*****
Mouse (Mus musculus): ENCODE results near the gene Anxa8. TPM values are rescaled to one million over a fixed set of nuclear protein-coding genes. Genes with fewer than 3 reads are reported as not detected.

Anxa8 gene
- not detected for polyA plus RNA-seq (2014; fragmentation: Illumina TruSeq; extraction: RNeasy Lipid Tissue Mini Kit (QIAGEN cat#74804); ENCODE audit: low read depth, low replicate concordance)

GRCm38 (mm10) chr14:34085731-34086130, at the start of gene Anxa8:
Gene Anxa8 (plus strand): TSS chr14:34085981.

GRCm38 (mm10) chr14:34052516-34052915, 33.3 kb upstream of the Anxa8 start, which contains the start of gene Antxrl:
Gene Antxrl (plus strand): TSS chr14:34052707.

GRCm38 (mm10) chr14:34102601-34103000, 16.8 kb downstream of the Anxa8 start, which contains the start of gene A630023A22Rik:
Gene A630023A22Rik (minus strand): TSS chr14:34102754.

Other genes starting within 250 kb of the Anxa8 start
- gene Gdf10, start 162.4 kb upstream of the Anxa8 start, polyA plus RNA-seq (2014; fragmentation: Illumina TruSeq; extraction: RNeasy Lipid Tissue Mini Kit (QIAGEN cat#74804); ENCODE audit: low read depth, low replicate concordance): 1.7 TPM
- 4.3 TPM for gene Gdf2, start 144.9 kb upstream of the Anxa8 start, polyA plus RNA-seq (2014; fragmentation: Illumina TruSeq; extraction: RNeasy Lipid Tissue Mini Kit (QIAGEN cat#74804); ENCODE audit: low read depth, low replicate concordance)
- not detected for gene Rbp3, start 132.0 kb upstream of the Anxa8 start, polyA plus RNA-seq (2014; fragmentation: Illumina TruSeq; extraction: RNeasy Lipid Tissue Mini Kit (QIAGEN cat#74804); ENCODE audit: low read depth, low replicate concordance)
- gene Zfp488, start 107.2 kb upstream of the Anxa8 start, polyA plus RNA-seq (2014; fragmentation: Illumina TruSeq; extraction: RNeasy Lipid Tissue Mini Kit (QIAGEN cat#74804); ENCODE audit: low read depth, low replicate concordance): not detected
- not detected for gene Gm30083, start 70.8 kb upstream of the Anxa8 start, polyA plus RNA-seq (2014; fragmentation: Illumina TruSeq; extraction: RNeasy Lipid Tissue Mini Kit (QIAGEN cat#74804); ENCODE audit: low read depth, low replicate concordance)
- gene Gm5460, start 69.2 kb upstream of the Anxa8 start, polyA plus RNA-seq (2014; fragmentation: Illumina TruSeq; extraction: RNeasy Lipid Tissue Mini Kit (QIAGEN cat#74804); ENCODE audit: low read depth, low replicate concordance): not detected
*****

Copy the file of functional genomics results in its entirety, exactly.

Mouse (Mus musculus): ENCODE results near the gene Anxa8. TPM values are rescaled to one million over a fixed set of nuclear protein-coding genes. Genes with fewer than 3 reads are reported as not detected.

Anxa8 gene
- not detected for polyA plus RNA-seq (2014; fragmentation: Illumina TruSeq; extraction: RNeasy Lipid Tissue Mini Kit (QIAGEN cat#74804); ENCODE audit: low read depth, low replicate concordance)

GRCm38 (mm10) chr14:34085731-34086130, at the start of gene Anxa8:
Gene Anxa8 (plus strand): TSS chr14:34085981.

GRCm38 (mm10) chr14:34052516-34052915, 33.3 kb upstream of the Anxa8 start, which contains the start of gene Antxrl:
Gene Antxrl (plus strand): TSS chr14:34052707.

GRCm38 (mm10) chr14:34102601-34103000, 16.8 kb downstream of the Anxa8 start, which contains the start of gene A630023A22Rik:
Gene A630023A22Rik (minus strand): TSS chr14:34102754.

Other genes starting within 250 kb of the Anxa8 start
- gene Gdf10, start 162.4 kb upstream of the Anxa8 start, polyA plus RNA-seq (2014; fragmentation: Illumina TruSeq; extraction: RNeasy Lipid Tissue Mini Kit (QIAGEN cat#74804); ENCODE audit: low read depth, low replicate concordance): 1.7 TPM
- 4.3 TPM for gene Gdf2, start 144.9 kb upstream of the Anxa8 start, polyA plus RNA-seq (2014; fragmentation: Illumina TruSeq; extraction: RNeasy Lipid Tissue Mini Kit (QIAGEN cat#74804); ENCODE audit: low read depth, low replicate concordance)
- not detected for gene Rbp3, start 132.0 kb upstream of the Anxa8 start, polyA plus RNA-seq (2014; fragmentation: Illumina TruSeq; extraction: RNeasy Lipid Tissue Mini Kit (QIAGEN cat#74804); ENCODE audit: low read depth, low replicate concordance)
- gene Zfp488, start 107.2 kb upstream of the Anxa8 start, polyA plus RNA-seq (2014; fragmentation: Illumina TruSeq; extraction: RNeasy Lipid Tissue Mini Kit (QIAGEN cat#74804); ENCODE audit: low read depth, low replicate concordance): not detected
- not detected for gene Gm30083, start 70.8 kb upstream of the Anxa8 start, polyA plus RNA-seq (2014; fragmentation: Illumina TruSeq; extraction: RNeasy Lipid Tissue Mini Kit (QIAGEN cat#74804); ENCODE audit: low read depth, low replicate concordance)
- gene Gm5460, start 69.2 kb upstream of the Anxa8 start, polyA plus RNA-seq (2014; fragmentation: Illumina TruSeq; extraction: RNeasy Lipid Tissue Mini Kit (QIAGEN cat#74804); ENCODE audit: low read depth, low replicate concordance): not detected